What would happen if the profession remembered that learning should be our first priority instead of assessment? On the last Friday of the spring half-term holiday, I sent the following tweet: “Keen to work with other school leaders to take forward recommendations from the DfE Assessment Commission. We need to support each other.”
What happened over the following 48 hours was amazing. Teachers, school leaders, educationalists and academics joined a frenzy of online conversation. There was huge appetite for a school-led solution that would build confidence, expertise and clarity about classroom assessment.
Assessment and all the stressful paraphernalia of Sats revision, target-setting, tracking, gridding and box-ticking increasingly dominate education. The recent anxiety over assessment of writing at key stage 1 and key stage 2 has begun to impact dramatically on teaching. Stories of classroom practice that limits children’s experience of writing to one of constant redrafting, following exhaustive written feedback from teachers is clearly undesirable (see page 38-39).
The Centre for Literacy in Primary Education began reading and writing scales last month, which enable teachers to identify pupils’ developmental stages. But instead of using them to allocate an attainment grade or number, the emphasis is on identifying next teaching. It is this kind of shift away from numbering children to using progression to enable the best teaching that provides a compelling alternative role for assessment.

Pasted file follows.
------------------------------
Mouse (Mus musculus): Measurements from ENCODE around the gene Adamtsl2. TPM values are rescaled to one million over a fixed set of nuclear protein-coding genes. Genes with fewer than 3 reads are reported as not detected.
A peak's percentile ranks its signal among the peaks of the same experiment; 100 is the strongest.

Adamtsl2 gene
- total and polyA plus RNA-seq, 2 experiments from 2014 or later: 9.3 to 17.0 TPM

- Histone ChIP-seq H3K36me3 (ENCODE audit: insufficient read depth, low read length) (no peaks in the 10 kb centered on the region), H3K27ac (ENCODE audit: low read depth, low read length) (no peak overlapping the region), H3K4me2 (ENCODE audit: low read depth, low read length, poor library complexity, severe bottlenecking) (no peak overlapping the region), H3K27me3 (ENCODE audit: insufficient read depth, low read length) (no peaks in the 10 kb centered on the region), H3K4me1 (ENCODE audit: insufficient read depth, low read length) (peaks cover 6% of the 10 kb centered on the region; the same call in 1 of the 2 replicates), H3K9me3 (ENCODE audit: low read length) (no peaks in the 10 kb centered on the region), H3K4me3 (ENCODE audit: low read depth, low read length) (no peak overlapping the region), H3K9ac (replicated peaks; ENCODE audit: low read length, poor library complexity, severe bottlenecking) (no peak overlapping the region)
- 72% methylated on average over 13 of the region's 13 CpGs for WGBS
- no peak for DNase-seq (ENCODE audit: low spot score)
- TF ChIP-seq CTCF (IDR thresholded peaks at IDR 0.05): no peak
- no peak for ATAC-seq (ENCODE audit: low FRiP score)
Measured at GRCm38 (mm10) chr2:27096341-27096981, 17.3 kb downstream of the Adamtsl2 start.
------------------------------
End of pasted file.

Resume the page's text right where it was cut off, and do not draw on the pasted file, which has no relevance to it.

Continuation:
Professional learning is at the heart of empowering teachers. The Commission on Assessment Without Levels recommended shared training of Ofsted inspectors and school leaders. With more autonomy in the system, we can harness the appetite for action on assessment, enabling schools to collaborate and spend less time measuring.
We have organised a free conference, Learning First, at Sheffield Hallam University on 21 May. It will be streamed online. We hope teachers from across the country will join the event, either virtually or in person, and that we can debate the best ways to share our thinking and resources online, as well as organising face-to-face events and accredited professional learning. TES will be the media partner.
We know that government requires statutory assessment but we have the chance to work together to ensure that the experience our children have is one where high-quality learning is prioritised. If we can learn from each other how to offer learning experiences that enable measured success but are driven by understanding progression, we’ll be in a better place.
I hope that #LearningFirst is a chance for all of us to seize hold of assessment. Pedagogy, curriculum and assessment skills underpin excellent teaching. Let’s put teaching front and centre, and use assessment as a tool to inform our pedagogy, but never to dominate it.
Dame Alison Peacock is executive headteacher of the Wroxham School in Potters Bar, Hertfordshire, and a government adviser @alisonmpeacock
Interested in working together to improve assessment? Contact BeyondLevels@gmail.com. The CLPE reading and writing scales are free at bit.ly/WritingScales